Office location doesn’t matter
- Dear Dave,
My wife and I started selling Avon a few years ago to make some extra money. We were pretty successful, and we started hosting vendor events in our town. Now we’re thinking about moving the business out of our home and into an office in order to appear more professional. Do you think this is a good idea?
- Dear Terry,
I don’t think anyone interested in buying Avon products would be put off by the fact that you work out of your home. Most people in a multilevel like Avon work from home, so what you’re doing isn’t unusual.
If I’m in your shoes, I think I’m going to spend my time, money and effort to make sure these vendor events are high-profile and highly successful. Make sure they all want to come back each and every time. As a vendor who is buying a table or booth at these events, I don’t give a flip about where your office is located. I care about the event and the opportunity to leverage that into sales. If I pay $25 for a space, will there be 25 people there or 200? If I pay $250 for a booth, will there be 3,000 people there? Will they buy stuff, or are they just a bunch of gawkers hoping for freebies? In other words, is the event going to work for me?
By doing this, you’ll build more and more credibility and have the opportunity to solicit testimonials from existing clients and from fellow reps. Your “office” location simply doesn’t matter in this scenario.
- Dear Dave,
I have several large customers. These customers are a big enough part of my business that if I lost one it would have a significant impact on my bottom line. Should I be trying to grow them, or would my time be better spent prospecting and adding new customers?
- Dear Ryan,
I think you should be doing both. You need to have lots and lots of new customers, so that while they become a bigger part of your world, it would become less impactful financially if one suddenly went away. You never want to have a customer situation where the tail is wagging the dog. As a business owner, you don’t want a customer that’s so big, such a huge part of your world, that it would devastate you financially if the relationship ended. That puts you into a situation that’s based in fear, not in serving.
There’s nothing wrong with someone being an important percentage of your business world. I have two advertisers who have been with my company and our radio show for many years. In the old days, the ad revenue those two companies alone generated was a huge deal to us. Now, we collect a lot more ad revenue from them than we did back then, which means we’ve helped them grow their businesses significantly. Meanwhile, our business has grown substantially. So even though these guys bring in four or five times the revenue they did back then, we’ve grown significantly in other areas. This has made them a smaller percentage of our world.
That’s what I mean when I say the answer is both. You want your customers to be successful, but you also want to do very well so you’re not quite as dependent on any single one of them as you go along.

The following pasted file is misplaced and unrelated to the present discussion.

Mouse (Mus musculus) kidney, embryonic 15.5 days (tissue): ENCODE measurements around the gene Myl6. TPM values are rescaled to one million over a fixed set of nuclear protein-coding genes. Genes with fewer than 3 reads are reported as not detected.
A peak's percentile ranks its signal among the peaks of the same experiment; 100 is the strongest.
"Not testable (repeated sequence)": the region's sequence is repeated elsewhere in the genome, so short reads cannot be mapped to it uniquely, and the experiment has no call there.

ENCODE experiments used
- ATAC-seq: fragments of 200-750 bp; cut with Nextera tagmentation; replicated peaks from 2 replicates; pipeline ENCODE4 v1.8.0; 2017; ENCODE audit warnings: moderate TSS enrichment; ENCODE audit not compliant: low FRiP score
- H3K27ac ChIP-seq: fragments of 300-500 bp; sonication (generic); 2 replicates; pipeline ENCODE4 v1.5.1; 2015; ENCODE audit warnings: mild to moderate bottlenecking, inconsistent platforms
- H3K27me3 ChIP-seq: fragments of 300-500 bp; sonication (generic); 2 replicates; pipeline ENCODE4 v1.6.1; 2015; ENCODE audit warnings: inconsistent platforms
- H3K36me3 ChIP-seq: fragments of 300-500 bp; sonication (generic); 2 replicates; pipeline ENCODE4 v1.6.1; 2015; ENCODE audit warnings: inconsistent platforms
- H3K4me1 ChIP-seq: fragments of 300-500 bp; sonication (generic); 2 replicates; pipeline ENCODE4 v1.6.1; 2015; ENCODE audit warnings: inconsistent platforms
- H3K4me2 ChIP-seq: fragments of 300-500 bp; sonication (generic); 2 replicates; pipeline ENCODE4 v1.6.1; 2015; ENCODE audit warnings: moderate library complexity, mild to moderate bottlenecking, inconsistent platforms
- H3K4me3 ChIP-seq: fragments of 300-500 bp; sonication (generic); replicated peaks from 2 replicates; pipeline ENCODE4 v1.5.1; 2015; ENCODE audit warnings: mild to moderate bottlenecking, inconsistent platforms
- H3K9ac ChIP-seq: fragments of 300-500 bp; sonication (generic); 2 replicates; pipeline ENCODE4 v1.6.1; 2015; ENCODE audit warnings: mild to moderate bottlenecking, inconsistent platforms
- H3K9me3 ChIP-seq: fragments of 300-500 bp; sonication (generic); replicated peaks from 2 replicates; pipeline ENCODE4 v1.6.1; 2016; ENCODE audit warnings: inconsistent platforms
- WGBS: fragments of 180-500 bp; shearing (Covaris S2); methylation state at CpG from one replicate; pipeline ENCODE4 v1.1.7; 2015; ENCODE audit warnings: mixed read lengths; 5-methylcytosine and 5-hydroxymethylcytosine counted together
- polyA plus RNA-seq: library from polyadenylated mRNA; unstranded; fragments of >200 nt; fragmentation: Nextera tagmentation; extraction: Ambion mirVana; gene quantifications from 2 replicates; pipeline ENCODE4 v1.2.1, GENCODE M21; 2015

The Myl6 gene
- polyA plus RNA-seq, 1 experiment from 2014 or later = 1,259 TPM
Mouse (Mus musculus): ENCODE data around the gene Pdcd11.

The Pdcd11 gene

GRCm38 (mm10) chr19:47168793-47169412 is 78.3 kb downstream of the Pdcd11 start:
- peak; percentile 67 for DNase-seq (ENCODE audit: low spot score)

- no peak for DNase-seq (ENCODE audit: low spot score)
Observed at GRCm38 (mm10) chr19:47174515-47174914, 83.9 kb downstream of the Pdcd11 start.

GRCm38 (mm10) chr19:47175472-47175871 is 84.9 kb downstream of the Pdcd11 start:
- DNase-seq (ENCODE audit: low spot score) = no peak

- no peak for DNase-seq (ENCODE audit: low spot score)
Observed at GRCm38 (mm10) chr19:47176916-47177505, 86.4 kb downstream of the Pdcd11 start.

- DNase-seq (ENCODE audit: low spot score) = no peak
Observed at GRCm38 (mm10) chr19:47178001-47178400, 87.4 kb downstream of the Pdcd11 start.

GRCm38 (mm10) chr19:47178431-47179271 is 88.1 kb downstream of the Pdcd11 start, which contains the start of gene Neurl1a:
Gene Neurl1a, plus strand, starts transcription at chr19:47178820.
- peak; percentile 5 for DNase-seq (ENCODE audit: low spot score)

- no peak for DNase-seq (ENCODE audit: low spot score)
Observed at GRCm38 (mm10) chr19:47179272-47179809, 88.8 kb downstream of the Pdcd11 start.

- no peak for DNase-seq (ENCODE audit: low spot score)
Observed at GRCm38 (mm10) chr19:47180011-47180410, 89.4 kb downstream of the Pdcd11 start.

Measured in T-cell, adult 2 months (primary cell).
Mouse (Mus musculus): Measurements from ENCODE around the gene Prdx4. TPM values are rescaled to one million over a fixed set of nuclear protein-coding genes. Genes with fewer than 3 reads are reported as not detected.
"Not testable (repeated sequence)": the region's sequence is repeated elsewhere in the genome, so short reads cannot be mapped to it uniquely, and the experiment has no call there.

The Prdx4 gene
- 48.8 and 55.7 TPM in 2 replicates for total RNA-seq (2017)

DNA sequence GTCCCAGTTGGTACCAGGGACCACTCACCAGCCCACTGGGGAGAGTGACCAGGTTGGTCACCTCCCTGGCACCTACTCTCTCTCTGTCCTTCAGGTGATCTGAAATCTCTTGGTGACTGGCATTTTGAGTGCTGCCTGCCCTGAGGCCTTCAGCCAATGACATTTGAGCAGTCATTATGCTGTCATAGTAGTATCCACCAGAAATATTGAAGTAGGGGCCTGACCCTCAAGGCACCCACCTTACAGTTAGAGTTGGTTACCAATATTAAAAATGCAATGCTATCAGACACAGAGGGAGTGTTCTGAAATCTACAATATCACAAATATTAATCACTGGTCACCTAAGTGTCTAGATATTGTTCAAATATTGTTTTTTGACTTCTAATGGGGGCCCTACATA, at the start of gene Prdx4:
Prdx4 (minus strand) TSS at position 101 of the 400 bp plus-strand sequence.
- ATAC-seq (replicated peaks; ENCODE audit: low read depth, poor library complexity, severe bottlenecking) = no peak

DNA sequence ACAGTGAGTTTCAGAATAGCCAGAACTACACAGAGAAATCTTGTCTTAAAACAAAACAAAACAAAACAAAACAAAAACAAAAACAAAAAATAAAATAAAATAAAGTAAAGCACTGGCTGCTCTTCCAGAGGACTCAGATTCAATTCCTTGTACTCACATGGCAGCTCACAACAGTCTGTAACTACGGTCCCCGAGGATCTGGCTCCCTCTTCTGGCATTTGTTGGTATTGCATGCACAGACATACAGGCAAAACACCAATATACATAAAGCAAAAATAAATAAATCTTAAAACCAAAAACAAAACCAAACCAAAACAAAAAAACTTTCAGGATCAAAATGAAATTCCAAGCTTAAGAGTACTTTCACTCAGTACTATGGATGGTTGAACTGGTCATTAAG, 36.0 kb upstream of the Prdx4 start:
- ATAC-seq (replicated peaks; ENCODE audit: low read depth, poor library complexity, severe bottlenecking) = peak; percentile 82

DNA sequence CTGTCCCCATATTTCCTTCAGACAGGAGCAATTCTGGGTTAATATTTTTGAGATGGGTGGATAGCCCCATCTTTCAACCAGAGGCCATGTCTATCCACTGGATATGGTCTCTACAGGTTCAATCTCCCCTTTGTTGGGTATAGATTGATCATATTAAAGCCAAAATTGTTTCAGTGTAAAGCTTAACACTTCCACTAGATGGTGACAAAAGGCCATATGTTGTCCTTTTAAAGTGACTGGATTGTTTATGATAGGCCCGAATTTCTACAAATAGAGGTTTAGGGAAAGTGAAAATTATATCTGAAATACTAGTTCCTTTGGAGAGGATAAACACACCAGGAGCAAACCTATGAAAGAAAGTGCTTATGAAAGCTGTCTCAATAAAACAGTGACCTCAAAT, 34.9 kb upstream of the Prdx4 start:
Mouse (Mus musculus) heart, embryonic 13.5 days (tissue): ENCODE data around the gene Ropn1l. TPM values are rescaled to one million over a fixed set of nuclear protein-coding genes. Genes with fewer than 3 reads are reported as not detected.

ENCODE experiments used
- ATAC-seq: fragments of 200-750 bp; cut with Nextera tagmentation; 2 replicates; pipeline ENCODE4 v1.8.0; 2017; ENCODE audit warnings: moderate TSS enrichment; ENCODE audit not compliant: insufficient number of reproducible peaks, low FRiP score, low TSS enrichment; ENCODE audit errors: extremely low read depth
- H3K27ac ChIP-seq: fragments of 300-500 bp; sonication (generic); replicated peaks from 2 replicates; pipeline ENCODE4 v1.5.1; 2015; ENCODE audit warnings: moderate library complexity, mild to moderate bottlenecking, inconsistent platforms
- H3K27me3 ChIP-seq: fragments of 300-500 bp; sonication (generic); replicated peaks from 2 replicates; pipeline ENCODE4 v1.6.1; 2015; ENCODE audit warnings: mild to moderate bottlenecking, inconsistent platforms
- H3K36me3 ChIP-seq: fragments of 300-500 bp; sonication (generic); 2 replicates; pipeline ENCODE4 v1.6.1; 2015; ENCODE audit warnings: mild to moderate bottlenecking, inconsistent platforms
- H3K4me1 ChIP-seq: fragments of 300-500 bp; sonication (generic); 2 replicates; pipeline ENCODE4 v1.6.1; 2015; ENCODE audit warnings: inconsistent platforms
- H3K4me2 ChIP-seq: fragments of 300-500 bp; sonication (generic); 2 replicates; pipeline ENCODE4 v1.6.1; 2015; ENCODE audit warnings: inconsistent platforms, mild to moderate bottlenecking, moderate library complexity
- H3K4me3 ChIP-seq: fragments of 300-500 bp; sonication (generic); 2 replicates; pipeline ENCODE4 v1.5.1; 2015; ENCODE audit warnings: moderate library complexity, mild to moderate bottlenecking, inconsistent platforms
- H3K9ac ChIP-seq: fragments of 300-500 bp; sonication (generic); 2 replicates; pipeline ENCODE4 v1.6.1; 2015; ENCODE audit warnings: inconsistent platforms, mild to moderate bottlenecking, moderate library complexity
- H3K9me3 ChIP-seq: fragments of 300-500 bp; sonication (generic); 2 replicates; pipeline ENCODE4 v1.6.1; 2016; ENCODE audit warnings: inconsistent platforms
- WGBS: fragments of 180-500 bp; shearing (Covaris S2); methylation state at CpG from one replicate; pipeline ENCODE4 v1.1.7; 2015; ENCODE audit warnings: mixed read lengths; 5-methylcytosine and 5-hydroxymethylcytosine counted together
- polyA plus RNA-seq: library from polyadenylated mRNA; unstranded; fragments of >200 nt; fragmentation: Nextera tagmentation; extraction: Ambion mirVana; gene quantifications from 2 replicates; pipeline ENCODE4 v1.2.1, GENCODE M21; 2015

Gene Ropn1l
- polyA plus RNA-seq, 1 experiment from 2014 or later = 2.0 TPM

Prevent a Partnership
- Dear Dave,
I’m thinking about going in with a buddy of mine as partners in a landscaping business. Should I have any concerns about this idea?
- Dear Mike,
I would beg you not to do this. Consider buying it and having your buddy work for you, or let him buy it, and you could work for him. Either of you could work for the other for a percentage of the profits without being an owner.
If you can’t tell, I hate partnerships. I know you guys are friends, but anything with two heads is a monster. Something will happen where there will be a disagreement, and you guys will end up being mad at each other. I’ve been doing business counseling and coaching for two decades, and I can tell you that precious few businesses that function as partnerships last 10 years. Law firms and medical practices may be the exception, but they have unique partnership structures.
So many things can go wrong in these situations. All the bad things that happen to your family happen to your business, and all the bad things that happen to your business happen to your family. Stuff you never dreamed about will occur, and then you’re stuck to each other.
The only ship that won’t sail is a partnership. Don’t do it, Mike!
Vendors and Baby Steps
- Dear Dave,
I’m a small business owner with $300,000 annually in gross sales. I net $50,000 a year and have $110,000 in total debt, and that includes business and personal debt. I make lots of purchases from vendors using net 30 terms. How do net 30 terms fit within the Baby Steps?
- Dear Brad,
They don’t. You shouldn’t be making purchases unless you have the cash flow to cover them. It’s just like having an electric bill. You pay for the electricity you’ve used. If you buy stuff from a printer, you don’t prepay the job. You pay it when the materials are finished. A pretty basic scenario would be they drop the stuff off, leave you an invoice, and you pay it within 30 days.
At my company, we generally clear those kinds of transactions in eight to 10 days, assuming everything was done right and the pricing and purchase order are on target. If we don’t have the money, we don’t order things. We don’t play games and hope we can sell it after they deliver and then pay them.
That’s planning debt and riding on the backs of your vendors. And that’s no way to run a business!
By: Dave Ramsey
Dave Ramsey is America’s trusted voice on money and business. He’s authored four New York Times best-selling books: Financial Peace, More Than Enough, The Total Money Makeover and EntreLeadership. The Dave Ramsey Show is heard by more than 6 million listeners each week on more than 500 radio stations. Follow Dave on Twitter at @DaveRamsey and on the web at daveramsey.com.Read More Articles by Dave Ramsey